The article deals with the relationship between the Christian calling and the polis in the age described by means of the concept of “secularism”. The paper looks at how this concept evolved in the Christian era and what its content is in our time. It is argued that modern Western secularism has no atheistic orientation and does not seek to eradicate or marginalize religion. The modern understanding of secularism is based on the “thesis of differentiation”, which implies that different parts of society no longer draw meaning from religion. The article raises the question of what role religion should play in a society where it is no longer an all-encompassing reality. From the author’s point of view, the Christian calling in the epoch of secularism implies a rejection of the dominant role of Christianity, including Orthodoxy, in the state affairs and recognition of legal equality of all religions in society. The adoption of Christian secularism, the public most pluralistic political space, is the only alternative to the authoritarianism of the church, which is conjoined with the state. The article attempts to prove that if the Christian calling is to practice theosis, understood as a communion between God and man, acquired through the ability to love, then a Christian should treat people who do not share his/her faith with ascetic theosis. Theosis policy means that Orthodoxy cannot be imposed on anyone. It is necessary to develop legal structures and cultural practices that give space to the unique individuality of each member of society.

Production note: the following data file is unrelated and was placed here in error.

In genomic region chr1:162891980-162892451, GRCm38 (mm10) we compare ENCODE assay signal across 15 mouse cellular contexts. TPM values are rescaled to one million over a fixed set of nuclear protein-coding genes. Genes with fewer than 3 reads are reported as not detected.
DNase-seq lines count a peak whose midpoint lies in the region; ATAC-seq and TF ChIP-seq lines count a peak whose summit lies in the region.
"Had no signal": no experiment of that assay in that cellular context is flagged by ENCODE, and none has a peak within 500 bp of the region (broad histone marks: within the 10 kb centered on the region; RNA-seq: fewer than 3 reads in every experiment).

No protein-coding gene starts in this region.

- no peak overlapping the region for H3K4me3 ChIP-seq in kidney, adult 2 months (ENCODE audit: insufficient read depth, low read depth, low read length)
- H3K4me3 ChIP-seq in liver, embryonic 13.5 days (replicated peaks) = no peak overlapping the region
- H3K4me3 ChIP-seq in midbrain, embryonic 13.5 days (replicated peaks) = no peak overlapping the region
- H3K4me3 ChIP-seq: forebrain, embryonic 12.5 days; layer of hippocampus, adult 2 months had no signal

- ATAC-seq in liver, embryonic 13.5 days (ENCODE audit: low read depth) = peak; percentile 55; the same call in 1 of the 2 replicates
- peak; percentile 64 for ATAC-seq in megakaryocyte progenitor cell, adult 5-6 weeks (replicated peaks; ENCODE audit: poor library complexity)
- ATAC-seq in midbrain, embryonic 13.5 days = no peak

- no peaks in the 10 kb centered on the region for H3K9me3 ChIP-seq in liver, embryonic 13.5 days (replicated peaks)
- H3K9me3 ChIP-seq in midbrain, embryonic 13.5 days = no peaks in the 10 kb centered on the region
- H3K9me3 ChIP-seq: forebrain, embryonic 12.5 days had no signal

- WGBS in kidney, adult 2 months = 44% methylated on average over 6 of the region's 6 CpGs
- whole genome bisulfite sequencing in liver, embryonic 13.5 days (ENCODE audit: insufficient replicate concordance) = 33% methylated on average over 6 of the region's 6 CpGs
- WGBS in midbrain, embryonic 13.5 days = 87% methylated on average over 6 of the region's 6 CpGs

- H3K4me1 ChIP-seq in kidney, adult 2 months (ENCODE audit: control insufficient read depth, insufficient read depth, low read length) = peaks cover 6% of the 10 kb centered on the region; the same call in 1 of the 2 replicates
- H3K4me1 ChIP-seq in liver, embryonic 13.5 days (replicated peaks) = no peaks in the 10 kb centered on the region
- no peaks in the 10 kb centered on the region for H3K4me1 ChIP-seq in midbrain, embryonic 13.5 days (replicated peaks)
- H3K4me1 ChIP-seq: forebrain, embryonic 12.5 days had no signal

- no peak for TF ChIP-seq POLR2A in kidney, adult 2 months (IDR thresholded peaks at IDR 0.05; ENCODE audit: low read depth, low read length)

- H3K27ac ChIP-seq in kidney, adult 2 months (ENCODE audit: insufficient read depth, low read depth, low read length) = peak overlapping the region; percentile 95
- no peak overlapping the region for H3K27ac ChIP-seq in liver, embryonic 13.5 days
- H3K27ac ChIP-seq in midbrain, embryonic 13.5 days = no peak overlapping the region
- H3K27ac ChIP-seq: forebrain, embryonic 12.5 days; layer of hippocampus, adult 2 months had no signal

Keywords: religion, policy, Orthodoxy, society, secularism, pluralism, theosis.